Pro-Palestinian protesters take over Columbia University building

Dozens of protesters have taken over a building at Columbia University in New York, barricading the entrances and unfurling a Palestinian flag out of a window in the latest escalation of demonstrations against the Israel-Hamas war that have spread to college campuses across the US.

Video footage showed protesters on Columbia’s Manhattan campus locking arms in front of Hamilton Hall early on Tuesday and carrying furniture and metal barricades to the building, one of several that was occupied during a 1968 civil rights and anti-Vietnam war protest on the campus.

Posts on an Instagram page for protest organisers shortly after midnight urged people to protect the encampment and join them at Hamilton Hall.

The student radio station, WKCR-FM, broadcasted a play-by-play of the hall’s takeover – which occurred nearly 12 hours after Monday’s 2pm deadline for the protesters to leave an encampment of about 120 tents or face suspension. Representatives for the university did not immediately respond to emails requesting comment early on Tuesday.

Universities across the US are grappling with how to clear out encampments as commencement ceremonies approach, with some continuing negotiations and others turning to force and ultimatums that have resulted in clashes with police.

Two protesters hang a sign from a balcony reading: ‘Liberation, education.’
Demonstrators from the pro-Palestine encampment on Columbia’s campus show a banner as they barricade themselves inside Hamilton Hall. Photograph: Alex Kent/Getty Images

Dozens of people were arrested on Monday during protests at universities in Texas, Utah and Virginia, while Columbia said hours before the takeover of Hamilton Hall that it had started suspending students.

Demonstrators are sparring over the Israel-Hamas war and its mounting death toll, and the number of arrests at campuses nationwide is approaching 1,000 as the final days of class wrap up. The outcry is forcing colleges to reckon with their financial ties to Israel, as well as their support for free speech. Some Jewish students say the protests have veered into antisemitism and made them afraid to set foot on campus.

At the University of Texas at Austin, an attorney said at least 40 demonstrators were arrested on Monday. The confrontation was an escalation on the 53,000-student campus in the state’s capital, where more than 50 protesters were arrested last week.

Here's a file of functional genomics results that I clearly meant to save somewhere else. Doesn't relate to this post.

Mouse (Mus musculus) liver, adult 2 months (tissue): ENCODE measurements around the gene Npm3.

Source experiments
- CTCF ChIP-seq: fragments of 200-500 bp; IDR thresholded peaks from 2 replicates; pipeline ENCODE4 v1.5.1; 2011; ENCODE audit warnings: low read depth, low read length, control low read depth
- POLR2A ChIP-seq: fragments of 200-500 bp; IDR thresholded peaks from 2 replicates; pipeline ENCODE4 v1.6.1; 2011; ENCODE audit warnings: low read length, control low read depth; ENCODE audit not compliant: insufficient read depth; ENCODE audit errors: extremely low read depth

Later on Monday, dozens of officers in riot gear at the University of Utah sought to break up an encampment outside the university president’s office that went up in the afternoon. Police dragged students off by their hands and feet, snapping the poles holding up tents and zip-tying those who refused to disperse. Seventeen people were arrested.

The university said it was against code to camp overnight on school property and that the students were given several warnings to disperse before police were called in.

The plight of students who have been arrested has become a central part of protests, with the students and a growing number of faculty demanding amnesty for protesters. At issue is whether the suspensions and legal records will follow students through their adult lives.

The Texas protest and others – including in Canada and Europe – grew out of Columbia’s early demonstrations that have continued. On Monday, student activists defied the 2pm deadline to leave the encampment. Instead, hundreds of protesters remained. A handful of counter-demonstrators waved Israeli flags, and one held a sign reading: “Where are the anti-Hamas chants?”

While the university did not call the police to remove the demonstrators, school spokesperson Ben Chang said suspensions had started but could provide few details. Protest organisers said they were not aware of any suspensions as of Monday evening.

Columbia’s handling of the demonstrations has prompted federal complaints.

A class-action lawsuit on behalf of Jewish students alleges a breach of contract by Columbia, claiming the university failed to maintain a safe learning environment, despite policies and promises. It also challenges the move away from in-person classes and seeks quick court action requiring Columbia to provide security for the students.

Meanwhile, a legal group representing pro-Palestinian students is urging the US Department of Education’s civil rights office to investigate Columbia’s compliance with the Civil Rights Act of 1964 for how they have been treated.

A university spokesperson declined to comment on the complaints.

(Source: The Guardian)